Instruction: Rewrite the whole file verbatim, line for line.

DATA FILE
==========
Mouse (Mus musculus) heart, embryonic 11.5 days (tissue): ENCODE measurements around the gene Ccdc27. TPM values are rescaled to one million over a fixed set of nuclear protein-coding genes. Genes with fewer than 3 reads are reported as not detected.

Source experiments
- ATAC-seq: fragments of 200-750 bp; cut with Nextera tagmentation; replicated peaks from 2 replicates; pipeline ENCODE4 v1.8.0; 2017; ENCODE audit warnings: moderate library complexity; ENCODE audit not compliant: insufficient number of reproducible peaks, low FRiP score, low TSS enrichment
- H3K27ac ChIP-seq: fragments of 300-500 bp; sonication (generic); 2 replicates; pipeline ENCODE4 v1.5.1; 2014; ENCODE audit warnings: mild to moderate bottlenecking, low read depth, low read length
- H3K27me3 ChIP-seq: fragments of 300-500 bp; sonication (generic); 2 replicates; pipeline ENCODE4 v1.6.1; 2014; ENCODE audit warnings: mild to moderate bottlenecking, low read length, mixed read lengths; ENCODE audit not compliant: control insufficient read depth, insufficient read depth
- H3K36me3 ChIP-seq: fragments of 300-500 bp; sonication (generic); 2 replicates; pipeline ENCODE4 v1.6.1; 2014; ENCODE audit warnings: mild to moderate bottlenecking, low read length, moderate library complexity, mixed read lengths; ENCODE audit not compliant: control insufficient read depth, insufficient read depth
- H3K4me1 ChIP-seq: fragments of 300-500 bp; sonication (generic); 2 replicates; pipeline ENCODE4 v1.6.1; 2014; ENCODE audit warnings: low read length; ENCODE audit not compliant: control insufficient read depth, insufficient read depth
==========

Mouse (Mus musculus) heart, embryonic 11.5 days (tissue): ENCODE measurements around the gene Ccdc27. TPM values are rescaled to one million over a fixed set of nuclear protein-coding genes. Genes with fewer than 3 reads are reported as not detected.

Source experiments
- ATAC-seq: fragments of 200-750 bp; cut with Nextera tagmentation; replicated peaks from 2 replicates; pipeline ENCODE4 v1.8.0; 2017; ENCODE audit warnings: moderate library complexity; ENCODE audit not compliant: insufficient number of reproducible peaks, low FRiP score, low TSS enrichment
- H3K27ac ChIP-seq: fragments of 300-500 bp; sonication (generic); 2 replicates; pipeline ENCODE4 v1.5.1; 2014; ENCODE audit warnings: mild to moderate bottlenecking, low read depth, low read length
- H3K27me3 ChIP-seq: fragments of 300-500 bp; sonication (generic); 2 replicates; pipeline ENCODE4 v1.6.1; 2014; ENCODE audit warnings: mild to moderate bottlenecking, low read length, mixed read lengths; ENCODE audit not compliant: control insufficient read depth, insufficient read depth
- H3K36me3 ChIP-seq: fragments of 300-500 bp; sonication (generic); 2 replicates; pipeline ENCODE4 v1.6.1; 2014; ENCODE audit warnings: mild to moderate bottlenecking, low read length, moderate library complexity, mixed read lengths; ENCODE audit not compliant: control insufficient read depth, insufficient read depth
- H3K4me1 ChIP-seq: fragments of 300-500 bp; sonication (generic); 2 replicates; pipeline ENCODE4 v1.6.1; 2014; ENCODE audit warnings: low read length; ENCODE audit not compliant: control insufficient read depth, insufficient read depth